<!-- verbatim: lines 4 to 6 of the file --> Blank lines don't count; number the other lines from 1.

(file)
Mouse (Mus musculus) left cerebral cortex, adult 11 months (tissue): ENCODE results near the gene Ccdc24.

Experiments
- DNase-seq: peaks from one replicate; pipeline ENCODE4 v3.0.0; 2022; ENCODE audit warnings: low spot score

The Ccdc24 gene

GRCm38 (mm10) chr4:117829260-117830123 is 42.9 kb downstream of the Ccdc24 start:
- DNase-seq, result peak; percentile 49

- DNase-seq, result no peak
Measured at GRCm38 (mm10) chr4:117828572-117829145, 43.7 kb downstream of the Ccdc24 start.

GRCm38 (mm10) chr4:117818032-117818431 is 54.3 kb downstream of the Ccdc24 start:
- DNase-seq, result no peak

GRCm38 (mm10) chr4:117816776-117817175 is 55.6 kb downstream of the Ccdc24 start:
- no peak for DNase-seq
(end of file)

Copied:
The Ccdc24 gene

GRCm38 (mm10) chr4:117829260-117830123 is 42.9 kb downstream of the Ccdc24 start:
- DNase-seq, result peak; percentile 49